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He is of medium height, about five feet eight or nine, and strongly, compactly built. Animal joy in his being is implicit in all his movements and attitudes. Since earliest manhood the center of his life has been pleasure with women, the giving and taking of it, not with weak indulgence, dependently, but with the power and pride of a richly feathered male bird among hens.

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Look at these feathers and furs that she come here to preen herself in! What’s this here? A solid-gold dress, I believe! And this one! What is these here? Fox-pieces! Genuine fox fur-pieces, a half a mile long! Where· are your fox-pieces, Stella? Bushy snow-white ones, no less!

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Pearls! Ropes of them! What is this sister of yours, a deep-sea diver? Bracelets of solid gold, too! Where are your pearls and gold bracelets?

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Compliments to women about their looks. I’ve never met a woman that didn’t know if she was good-looking or not without being told, and some of them give themselves credit for more than they’ve got.

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The poker players–Stanley, Steve, Mitch and Pablo-wear colored shirts, solid blues, a purple, a red-and-white check, a light green, and they are men at the peak of their physical manhood, as coarse and direct and powerful as the primary colors.

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“And if God choose,

I shall but love thee better-after-death!”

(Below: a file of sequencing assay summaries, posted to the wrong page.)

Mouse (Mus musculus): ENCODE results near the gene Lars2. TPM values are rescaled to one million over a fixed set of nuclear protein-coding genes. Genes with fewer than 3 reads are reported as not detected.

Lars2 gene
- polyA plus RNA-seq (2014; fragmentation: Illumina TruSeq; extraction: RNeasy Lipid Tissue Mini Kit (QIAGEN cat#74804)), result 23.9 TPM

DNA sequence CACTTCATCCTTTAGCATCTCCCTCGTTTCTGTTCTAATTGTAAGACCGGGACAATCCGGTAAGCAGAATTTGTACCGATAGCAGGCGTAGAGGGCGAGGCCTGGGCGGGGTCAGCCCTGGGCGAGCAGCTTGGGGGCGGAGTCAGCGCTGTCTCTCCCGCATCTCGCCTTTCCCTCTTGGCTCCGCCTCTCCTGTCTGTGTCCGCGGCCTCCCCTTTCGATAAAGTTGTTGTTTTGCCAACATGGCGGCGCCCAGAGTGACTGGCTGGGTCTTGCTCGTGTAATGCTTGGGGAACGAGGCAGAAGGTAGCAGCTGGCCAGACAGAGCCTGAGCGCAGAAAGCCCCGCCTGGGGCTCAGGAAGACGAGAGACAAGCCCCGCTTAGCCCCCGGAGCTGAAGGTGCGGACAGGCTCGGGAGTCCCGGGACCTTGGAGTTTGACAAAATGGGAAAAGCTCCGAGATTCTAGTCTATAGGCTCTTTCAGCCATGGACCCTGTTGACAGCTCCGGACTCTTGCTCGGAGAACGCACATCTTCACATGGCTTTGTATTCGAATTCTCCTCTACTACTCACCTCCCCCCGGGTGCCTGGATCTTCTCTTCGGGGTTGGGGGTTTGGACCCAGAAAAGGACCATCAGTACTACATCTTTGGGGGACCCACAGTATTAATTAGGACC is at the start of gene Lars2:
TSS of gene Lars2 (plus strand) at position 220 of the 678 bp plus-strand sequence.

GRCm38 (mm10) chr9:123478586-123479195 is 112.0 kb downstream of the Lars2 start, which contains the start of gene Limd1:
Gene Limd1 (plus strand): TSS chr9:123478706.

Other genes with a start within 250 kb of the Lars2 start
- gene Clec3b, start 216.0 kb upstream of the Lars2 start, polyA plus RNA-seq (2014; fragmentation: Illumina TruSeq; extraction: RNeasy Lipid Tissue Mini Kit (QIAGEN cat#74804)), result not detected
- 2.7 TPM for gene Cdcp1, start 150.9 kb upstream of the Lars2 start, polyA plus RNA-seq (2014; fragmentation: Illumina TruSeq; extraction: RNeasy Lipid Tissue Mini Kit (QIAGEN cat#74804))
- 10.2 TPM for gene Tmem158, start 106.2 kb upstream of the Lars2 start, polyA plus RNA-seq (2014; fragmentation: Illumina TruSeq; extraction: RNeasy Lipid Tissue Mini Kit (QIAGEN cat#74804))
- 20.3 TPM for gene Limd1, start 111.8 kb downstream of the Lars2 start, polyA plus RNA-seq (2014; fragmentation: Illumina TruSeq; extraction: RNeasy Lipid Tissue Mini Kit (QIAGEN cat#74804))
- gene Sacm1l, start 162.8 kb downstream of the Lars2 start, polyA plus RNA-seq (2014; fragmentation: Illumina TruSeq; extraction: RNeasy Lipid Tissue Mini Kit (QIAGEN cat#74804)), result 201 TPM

Why, that’s from my favorite sonnet by Mrs. Browning!

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I can’t stand a naked light bulb, any more than I can a rude remark or a vulgar action.

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I never was hard or self-sufficient enough. When people are soft-soft people have got to shimmer and g1ow-they’ve got to put on soft colors, the colors of butterfly’ wings, and put a paper lantern over the light …it isn’t enough to be soft. You’ve got to be soft and attractive. And I-I’m fading now! I don’t know how much longer I can turn the trick.

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We danced the Varsouviana! Suddenly in the middle of the dance the boy I had married broke away from me and ranout of the casino. A few moments later-a shot!
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 What do you two think you are? A pair of queens?

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I don’t want realism. I want magic! Yes, yes, magic! I try to give that to people. I misrepresent things to them. I don’t tell truth, I tell what ought to be truth. And if that is sinful, then let me be damned for it!